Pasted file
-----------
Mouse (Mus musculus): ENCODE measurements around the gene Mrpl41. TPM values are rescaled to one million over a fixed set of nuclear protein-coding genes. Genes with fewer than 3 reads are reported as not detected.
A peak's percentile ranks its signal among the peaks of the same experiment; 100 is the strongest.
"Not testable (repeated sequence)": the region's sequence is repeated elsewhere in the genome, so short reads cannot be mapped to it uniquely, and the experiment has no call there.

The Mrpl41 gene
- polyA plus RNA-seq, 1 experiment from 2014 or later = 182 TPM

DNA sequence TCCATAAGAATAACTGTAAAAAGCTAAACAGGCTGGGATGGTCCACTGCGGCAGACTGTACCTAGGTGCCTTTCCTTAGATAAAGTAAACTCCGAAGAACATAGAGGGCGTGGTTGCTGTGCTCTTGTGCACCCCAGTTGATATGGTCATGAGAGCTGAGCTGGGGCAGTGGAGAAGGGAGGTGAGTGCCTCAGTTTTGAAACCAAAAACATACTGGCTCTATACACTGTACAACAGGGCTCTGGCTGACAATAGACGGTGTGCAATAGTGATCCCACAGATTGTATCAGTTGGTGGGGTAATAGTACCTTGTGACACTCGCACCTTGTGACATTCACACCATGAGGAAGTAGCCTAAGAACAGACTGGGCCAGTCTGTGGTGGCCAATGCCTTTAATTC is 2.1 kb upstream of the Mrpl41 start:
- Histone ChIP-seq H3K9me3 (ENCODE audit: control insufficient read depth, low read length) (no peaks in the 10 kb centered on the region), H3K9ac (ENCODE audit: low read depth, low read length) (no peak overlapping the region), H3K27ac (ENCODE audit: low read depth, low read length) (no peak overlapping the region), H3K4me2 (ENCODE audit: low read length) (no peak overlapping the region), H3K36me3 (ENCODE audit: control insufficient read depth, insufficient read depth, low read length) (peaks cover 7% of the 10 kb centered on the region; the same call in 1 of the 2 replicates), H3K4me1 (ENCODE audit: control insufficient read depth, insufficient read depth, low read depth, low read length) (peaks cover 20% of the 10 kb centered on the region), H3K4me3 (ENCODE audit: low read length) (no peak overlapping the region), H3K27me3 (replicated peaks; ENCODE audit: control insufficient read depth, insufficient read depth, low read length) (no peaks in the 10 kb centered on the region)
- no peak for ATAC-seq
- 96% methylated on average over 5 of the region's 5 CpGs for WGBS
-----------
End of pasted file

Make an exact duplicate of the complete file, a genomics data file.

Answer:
Mouse (Mus musculus): ENCODE measurements around the gene Mrpl41. TPM values are rescaled to one million over a fixed set of nuclear protein-coding genes. Genes with fewer than 3 reads are reported as not detected.
A peak's percentile ranks its signal among the peaks of the same experiment; 100 is the strongest.
"Not testable (repeated sequence)": the region's sequence is repeated elsewhere in the genome, so short reads cannot be mapped to it uniquely, and the experiment has no call there.

The Mrpl41 gene
- polyA plus RNA-seq, 1 experiment from 2014 or later = 182 TPM

DNA sequence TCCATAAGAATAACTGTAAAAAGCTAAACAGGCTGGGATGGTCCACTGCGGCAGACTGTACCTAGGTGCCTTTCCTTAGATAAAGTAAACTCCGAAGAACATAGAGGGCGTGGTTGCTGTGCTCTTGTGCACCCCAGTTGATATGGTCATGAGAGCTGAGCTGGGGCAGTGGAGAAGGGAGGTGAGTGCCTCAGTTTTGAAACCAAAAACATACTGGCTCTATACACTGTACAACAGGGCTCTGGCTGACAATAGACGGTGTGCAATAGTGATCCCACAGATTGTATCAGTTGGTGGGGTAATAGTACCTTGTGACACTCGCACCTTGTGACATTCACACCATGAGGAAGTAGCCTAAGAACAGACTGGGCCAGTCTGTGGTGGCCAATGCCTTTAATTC is 2.1 kb upstream of the Mrpl41 start:
- Histone ChIP-seq H3K9me3 (ENCODE audit: control insufficient read depth, low read length) (no peaks in the 10 kb centered on the region), H3K9ac (ENCODE audit: low read depth, low read length) (no peak overlapping the region), H3K27ac (ENCODE audit: low read depth, low read length) (no peak overlapping the region), H3K4me2 (ENCODE audit: low read length) (no peak overlapping the region), H3K36me3 (ENCODE audit: control insufficient read depth, insufficient read depth, low read length) (peaks cover 7% of the 10 kb centered on the region; the same call in 1 of the 2 replicates), H3K4me1 (ENCODE audit: control insufficient read depth, insufficient read depth, low read depth, low read length) (peaks cover 20% of the 10 kb centered on the region), H3K4me3 (ENCODE audit: low read length) (no peak overlapping the region), H3K27me3 (replicated peaks; ENCODE audit: control insufficient read depth, insufficient read depth, low read length) (no peaks in the 10 kb centered on the region)
- no peak for ATAC-seq
- 96% methylated on average over 5 of the region's 5 CpGs for WGBS